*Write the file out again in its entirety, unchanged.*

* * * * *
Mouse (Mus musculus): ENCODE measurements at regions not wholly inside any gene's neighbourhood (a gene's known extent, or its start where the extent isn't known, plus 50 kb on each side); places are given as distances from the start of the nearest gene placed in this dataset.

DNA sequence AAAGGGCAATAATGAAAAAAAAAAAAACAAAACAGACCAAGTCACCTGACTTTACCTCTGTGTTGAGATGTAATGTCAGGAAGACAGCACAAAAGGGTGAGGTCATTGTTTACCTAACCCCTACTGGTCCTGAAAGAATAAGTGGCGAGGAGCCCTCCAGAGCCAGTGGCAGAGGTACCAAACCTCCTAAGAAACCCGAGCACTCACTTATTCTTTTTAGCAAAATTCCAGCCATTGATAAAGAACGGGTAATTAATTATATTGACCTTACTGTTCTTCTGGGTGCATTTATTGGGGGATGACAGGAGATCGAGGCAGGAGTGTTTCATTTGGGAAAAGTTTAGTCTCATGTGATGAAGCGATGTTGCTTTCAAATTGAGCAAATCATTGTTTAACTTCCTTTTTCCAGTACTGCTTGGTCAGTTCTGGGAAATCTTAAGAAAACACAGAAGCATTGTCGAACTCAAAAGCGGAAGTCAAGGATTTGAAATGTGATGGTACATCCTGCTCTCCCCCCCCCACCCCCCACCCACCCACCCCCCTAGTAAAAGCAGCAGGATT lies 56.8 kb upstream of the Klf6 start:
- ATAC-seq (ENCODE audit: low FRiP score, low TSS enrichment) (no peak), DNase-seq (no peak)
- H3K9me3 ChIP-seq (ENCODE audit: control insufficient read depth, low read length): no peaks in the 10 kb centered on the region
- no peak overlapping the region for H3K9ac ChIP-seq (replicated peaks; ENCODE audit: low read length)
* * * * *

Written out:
Mouse (Mus musculus): ENCODE measurements at regions not wholly inside any gene's neighbourhood (a gene's known extent, or its start where the extent isn't known, plus 50 kb on each side); places are given as distances from the start of the nearest gene placed in this dataset.

DNA sequence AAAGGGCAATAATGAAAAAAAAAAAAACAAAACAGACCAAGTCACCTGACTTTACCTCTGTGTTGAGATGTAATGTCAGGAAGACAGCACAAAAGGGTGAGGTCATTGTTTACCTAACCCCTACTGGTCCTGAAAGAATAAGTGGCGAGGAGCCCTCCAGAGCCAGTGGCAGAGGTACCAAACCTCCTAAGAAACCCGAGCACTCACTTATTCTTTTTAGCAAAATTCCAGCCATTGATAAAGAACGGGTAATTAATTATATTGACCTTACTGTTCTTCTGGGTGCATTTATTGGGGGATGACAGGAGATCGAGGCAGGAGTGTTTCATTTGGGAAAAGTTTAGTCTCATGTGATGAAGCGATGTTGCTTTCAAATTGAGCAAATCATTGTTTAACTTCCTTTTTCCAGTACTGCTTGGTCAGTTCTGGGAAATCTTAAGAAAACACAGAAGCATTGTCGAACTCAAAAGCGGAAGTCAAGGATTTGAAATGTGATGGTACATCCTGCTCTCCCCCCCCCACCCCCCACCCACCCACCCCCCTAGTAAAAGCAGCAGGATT lies 56.8 kb upstream of the Klf6 start:
- ATAC-seq (ENCODE audit: low FRiP score, low TSS enrichment) (no peak), DNase-seq (no peak)
- H3K9me3 ChIP-seq (ENCODE audit: control insufficient read depth, low read length): no peaks in the 10 kb centered on the region
- no peak overlapping the region for H3K9ac ChIP-seq (replicated peaks; ENCODE audit: low read length)